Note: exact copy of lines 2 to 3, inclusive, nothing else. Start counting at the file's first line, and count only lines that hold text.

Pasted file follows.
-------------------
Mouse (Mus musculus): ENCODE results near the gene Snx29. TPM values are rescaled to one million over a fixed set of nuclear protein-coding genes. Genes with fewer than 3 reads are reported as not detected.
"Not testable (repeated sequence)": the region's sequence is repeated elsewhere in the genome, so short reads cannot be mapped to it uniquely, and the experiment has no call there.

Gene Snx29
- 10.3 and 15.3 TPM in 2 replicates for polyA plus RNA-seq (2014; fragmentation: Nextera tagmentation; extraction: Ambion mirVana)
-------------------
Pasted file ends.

"Not testable (repeated sequence)": the region's sequence is repeated elsewhere in the genome, so short reads cannot be mapped to it uniquely, and the experiment has no call there.

Gene Snx29